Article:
4. With respect to the moratorium on loans granted to economic operators, SMEs, households and individuals impacted by Covid-19, the banking sector has already embarked on a targeted approach instead of blanket approach in granting moratoriums to borrowers. Overall, the amount of credit facilities under moratorium and restructuring continues to decline.
  5. Bank credit continued to flow to the private sector, expanding by an annual rate of 1.8 per cent in April 2022. Credit to households grew at a strong annual rate of 11.8 per cent, mostly driven by facilities allotted for residential property purposes. Bank credit to the corporate sector contracted by 3.9 per cent, primarily due to deleveraging by the Accommodation and food service activities, Manufacturing and Construction sectors.
  6. The asset quality of banks remains sound and has been well sustained by the COVID-19 support measures. The ratio of non-performing loans to total loans was 4.9 per cent in March 2022, unchanged from the previous quarter.


MPC Decision                     

  1. I will now elaborate on the decision of the MPC.
  2. The MPC reviewed recent global economic developments and discussed their potential implications for the domestic economy. The global growth downgrade by the IMF in April 2022 and above-target inflation for many central banks could weigh on the domestic economic outlook.
  3. Bank staff weighed the risks to the domestic growth outlook and maintained the growth projection for 2022 between 7 to 8 per cent. The target of 1,000,000 tourists visiting Mauritius, renewed export sector dynamism and favourable prospects for other key sectors are expected to support domestic economic activity.
  4. The MPC concurred with the growth outlook, but recognised the downside risks due principally to the repercussions of the ongoing Russia-Ukraine conflict on our major trading partners, especially the Euro area.
  5. The inflation trajectory will depend upon the evolving geopolitical situation and its impact on global commodity and fuel prices, supply chain disruptions, as well as freight and other input costs. Considering all these elements, Bank staff revised the forecast of headline inflation to around 8.6 per cent in 2022.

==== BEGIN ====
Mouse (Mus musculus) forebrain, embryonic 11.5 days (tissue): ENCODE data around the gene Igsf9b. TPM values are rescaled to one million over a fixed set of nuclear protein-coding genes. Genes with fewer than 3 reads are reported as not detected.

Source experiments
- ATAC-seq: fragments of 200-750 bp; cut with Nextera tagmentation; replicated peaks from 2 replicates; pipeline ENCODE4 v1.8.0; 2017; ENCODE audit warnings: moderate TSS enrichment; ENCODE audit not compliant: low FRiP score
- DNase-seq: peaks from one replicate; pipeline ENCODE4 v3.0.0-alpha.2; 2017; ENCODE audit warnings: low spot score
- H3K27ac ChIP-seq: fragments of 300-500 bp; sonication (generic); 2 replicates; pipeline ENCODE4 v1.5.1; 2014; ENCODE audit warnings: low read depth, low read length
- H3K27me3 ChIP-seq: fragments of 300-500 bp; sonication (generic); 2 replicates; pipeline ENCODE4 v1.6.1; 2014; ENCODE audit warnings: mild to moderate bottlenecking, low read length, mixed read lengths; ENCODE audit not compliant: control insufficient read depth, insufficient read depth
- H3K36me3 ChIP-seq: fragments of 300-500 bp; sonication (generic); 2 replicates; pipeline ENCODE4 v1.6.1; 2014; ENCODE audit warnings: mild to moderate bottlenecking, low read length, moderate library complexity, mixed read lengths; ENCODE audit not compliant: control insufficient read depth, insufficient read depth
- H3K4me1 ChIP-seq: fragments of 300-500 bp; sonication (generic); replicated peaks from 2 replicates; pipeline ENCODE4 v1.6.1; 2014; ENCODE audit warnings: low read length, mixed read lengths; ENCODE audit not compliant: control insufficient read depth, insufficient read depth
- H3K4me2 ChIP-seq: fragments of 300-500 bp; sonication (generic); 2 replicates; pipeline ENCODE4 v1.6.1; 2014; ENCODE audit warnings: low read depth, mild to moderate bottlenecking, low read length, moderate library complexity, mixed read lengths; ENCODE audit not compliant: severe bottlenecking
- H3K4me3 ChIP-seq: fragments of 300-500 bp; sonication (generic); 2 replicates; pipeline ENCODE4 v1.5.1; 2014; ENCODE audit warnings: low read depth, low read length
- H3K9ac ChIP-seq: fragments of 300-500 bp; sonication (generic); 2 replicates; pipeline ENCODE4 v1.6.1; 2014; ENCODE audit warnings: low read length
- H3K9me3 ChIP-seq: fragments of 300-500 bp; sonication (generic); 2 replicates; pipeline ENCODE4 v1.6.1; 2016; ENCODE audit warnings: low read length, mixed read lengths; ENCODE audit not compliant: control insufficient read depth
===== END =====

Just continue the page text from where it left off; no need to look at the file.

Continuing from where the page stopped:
6. The MPC weighed the downside risk to the growth outlook versus the impact of persistently high inflation. The MPC unanimously agreed to pursue the normalisation of monetary policy to foster price stability over the medium term and create macroeconomic conditions conducive to sustaining growth. The withdrawal of accommodative monetary policy will concurrently contribute towards containing inflation expectations.
  7. In the light of its deliberations and given the heightened risk to the inflation outlook, the MPC has today unanimously decided to raise the Key Repo Rate by 25 basis points to 2.25 per cent per annum.
  8. The MPC agreed that the timing and pace of the further normalisation of the monetary policy stance would depend on the inflation and growth outlook over the policy horizon.


Cash Reserve Requirement

  1. As part of the COVID-19 support measures, the Bank had reduced the Cash Reserves Requirement (CRR) on Rupee deposits in March 2020, from 9 per cent to 8 per cent. This reduction released liquidity that allowed banks to extend additional credit facilities to assist economic operators impacted by the pandemic.
  2. In addition to the decision of the MPC today, the Bank has decided to restore the CRR on rupee deposits to 9 per cent effective 1 July 2022, as part of the unwinding of its COVID-19 support measures. This measure is estimated to reduce the level of excess liquidity by around Rs5 billion.


New monetary policy framework

  1. The consultation process on the new monetary policy framework is continuing. A series of discussions and working sessions are planned this month and next month with treasurers of banks in this respect.
  2. One of the key features of the framework is the issuance of a 7-day Bank of Mauritius instrument to improve the transmission mechanism of monetary policy signals. This instrument will also help anchor short-term money market rates.
  3. I am pleased to announce that, as a phased introduction of the new monetary policy framework, we will start the issuance of our 7-day instrument as from August 2022. The current operational target – the 91-Day Treasury Bill yield – will continue to be used until the full implementation of the new framework.
  1. The next meeting of the MPC is scheduled in September 2022. The MPC will continue to monitor the economic situation closely and stands ready to meet in between regular meetings if the need arises and depending on the evolution of the situation.
  2. I reiterate the commitment of the Bank of Mauritius to deliver on its mandate of maintaining price stability, promoting orderly and balanced economic development, whilst ensuring the stability and soundness of the financial system of Mauritius.
  3. I thank you for your attention.


[1]Why We Must Resist Geoeconomic Fragmentation—And How”, IMF Blog, Kristalina Georgieva, Gita Gopinath and Ceyla Pazarbasioglu, 22 May 2022.